The point of the story from the Gesta Romanorum is that we should use our best judgment while maintaining intellectual humility about the outcomes, think carefully about our decision-making processes – and seek divine aid in decision-making. If there is any way possible to get input from an omniscient source even a small fraction of the time, our decisions will be much better than they would be otherwise (I feel like this is a point Frank made about 10 years ago).
You can look at the history of Church organization as a gradual but consistent effort to shift somewhat more toward informed, deliberate decision-making (through councils and consultation structures or better access to historical sources and archives) and away from individual decree, and this is overall a good thing. At the same time, and consistent with its origins, the Church has consciously retained seeking and obtaining divine knowledge as the central goal of its decision-making processes.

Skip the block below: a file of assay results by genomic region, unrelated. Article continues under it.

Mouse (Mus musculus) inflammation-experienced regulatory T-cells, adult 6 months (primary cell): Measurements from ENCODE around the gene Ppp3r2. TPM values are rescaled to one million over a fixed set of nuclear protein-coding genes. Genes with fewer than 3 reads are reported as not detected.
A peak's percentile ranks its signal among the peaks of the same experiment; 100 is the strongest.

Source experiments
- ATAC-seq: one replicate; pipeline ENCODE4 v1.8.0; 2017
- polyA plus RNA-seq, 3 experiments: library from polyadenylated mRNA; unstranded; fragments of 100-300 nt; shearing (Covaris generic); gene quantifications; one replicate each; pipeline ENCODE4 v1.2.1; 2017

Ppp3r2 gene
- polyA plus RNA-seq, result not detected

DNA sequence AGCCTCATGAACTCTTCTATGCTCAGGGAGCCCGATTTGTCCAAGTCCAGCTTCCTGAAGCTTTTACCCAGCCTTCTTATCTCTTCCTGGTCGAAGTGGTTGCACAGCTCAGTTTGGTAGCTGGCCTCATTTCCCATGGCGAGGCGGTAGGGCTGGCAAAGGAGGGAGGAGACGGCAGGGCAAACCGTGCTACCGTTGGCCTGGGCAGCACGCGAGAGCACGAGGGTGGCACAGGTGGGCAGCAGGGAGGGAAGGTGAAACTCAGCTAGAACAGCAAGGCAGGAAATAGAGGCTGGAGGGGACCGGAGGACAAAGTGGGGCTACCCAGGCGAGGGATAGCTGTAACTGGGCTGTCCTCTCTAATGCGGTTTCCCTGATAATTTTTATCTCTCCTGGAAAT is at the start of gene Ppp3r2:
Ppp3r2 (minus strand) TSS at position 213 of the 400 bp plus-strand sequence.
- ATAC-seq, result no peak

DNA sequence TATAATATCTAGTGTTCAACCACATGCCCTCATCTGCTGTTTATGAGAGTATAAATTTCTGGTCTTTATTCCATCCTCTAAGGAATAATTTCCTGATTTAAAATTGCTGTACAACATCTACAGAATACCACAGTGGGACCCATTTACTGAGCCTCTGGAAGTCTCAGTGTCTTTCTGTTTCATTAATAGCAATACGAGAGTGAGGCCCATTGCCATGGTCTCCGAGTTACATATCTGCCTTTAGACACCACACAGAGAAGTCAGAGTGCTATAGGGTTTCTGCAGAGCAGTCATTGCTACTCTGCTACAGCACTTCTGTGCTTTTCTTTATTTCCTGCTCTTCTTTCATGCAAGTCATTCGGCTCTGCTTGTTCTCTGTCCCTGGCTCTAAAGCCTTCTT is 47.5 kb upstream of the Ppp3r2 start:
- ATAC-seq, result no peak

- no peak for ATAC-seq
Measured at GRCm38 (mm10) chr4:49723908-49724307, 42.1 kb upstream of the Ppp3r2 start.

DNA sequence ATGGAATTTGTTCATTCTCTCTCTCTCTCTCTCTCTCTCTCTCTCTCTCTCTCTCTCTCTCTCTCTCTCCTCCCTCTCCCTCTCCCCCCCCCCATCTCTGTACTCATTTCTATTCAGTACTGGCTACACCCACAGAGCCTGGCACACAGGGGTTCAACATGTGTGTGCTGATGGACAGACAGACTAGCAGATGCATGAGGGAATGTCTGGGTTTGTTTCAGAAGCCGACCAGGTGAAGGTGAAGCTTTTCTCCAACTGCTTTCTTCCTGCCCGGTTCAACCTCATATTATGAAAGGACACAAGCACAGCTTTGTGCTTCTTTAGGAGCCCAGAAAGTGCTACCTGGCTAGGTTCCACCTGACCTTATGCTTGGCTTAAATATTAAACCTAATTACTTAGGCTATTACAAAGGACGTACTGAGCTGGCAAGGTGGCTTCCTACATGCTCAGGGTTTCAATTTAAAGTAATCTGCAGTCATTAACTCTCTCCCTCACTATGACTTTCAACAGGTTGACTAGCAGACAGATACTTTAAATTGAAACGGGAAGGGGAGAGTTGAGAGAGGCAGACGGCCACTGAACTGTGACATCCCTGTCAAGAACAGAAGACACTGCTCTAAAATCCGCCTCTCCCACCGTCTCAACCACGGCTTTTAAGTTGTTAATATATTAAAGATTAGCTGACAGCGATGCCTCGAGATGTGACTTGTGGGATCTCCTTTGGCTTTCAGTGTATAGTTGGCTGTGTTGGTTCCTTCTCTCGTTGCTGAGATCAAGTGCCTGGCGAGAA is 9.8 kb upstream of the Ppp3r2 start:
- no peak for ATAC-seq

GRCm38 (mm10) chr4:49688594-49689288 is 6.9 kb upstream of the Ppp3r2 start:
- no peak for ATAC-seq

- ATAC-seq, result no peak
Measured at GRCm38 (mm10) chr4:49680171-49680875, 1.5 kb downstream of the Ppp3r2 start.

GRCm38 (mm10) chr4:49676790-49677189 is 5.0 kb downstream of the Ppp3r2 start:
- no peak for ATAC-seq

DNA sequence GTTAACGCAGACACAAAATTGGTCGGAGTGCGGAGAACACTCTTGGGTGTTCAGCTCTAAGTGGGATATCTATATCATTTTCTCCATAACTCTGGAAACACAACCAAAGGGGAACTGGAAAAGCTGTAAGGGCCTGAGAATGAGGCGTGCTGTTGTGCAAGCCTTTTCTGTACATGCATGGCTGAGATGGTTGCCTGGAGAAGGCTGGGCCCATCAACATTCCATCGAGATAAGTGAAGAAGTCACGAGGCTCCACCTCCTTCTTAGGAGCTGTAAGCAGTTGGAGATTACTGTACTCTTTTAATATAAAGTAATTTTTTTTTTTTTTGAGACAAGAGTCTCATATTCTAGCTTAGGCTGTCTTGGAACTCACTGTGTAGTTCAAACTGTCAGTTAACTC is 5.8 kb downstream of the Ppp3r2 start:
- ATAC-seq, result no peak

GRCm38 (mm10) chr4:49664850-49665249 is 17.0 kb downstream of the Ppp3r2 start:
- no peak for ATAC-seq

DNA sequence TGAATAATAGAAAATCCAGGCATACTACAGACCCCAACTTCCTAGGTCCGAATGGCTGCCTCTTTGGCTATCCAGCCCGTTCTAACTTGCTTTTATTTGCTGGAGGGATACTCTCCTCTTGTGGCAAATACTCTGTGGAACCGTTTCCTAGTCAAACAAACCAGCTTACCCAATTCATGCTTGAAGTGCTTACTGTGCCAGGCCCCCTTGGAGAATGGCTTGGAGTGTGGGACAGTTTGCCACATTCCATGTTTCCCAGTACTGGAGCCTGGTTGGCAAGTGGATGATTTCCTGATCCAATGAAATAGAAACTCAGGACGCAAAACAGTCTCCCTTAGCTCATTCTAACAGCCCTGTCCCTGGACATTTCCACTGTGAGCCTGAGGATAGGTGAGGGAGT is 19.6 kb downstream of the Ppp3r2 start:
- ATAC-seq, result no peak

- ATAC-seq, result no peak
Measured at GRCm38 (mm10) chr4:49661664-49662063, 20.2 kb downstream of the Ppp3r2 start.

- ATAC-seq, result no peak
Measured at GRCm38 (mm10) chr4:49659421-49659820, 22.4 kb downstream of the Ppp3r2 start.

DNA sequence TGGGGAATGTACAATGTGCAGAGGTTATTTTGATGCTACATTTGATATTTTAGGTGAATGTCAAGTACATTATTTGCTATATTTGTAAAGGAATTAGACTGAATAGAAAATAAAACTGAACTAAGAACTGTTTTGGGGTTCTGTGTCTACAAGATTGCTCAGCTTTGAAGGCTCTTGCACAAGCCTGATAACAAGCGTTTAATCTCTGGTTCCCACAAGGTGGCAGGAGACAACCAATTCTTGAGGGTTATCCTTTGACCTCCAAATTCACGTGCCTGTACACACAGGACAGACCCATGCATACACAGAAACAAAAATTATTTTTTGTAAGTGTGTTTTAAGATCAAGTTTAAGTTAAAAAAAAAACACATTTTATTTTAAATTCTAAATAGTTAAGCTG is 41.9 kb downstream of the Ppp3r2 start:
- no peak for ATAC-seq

Does it happen? I’ve been the guy submitting the name of what seemed like the only available person for a calling, and the guy getting called because I was available and willing (I was not exactly an inspired or inspiring choice for a Cub Scout leader; the best that can be said is that pack meetings started and ended on time). But I’ve also been in the room when everything clicks into place and a seemingly intractable problem is solved, and I’ve personally seen decisions made and confirmed by inspiration in ways that seem too blunt and obvious for a God who supposedly works in mysterious ways; sometimes, it seems, He is happy to club us over the head until we believe. I accept the Church’s claim to be led by inspiration because I’ve seen it happen. The cynical take, that it’s all for show to shut down arguments, is simply false. How often does inspiration play a role in decisions? At least often enough that even a nobody like me has seen it multiple times.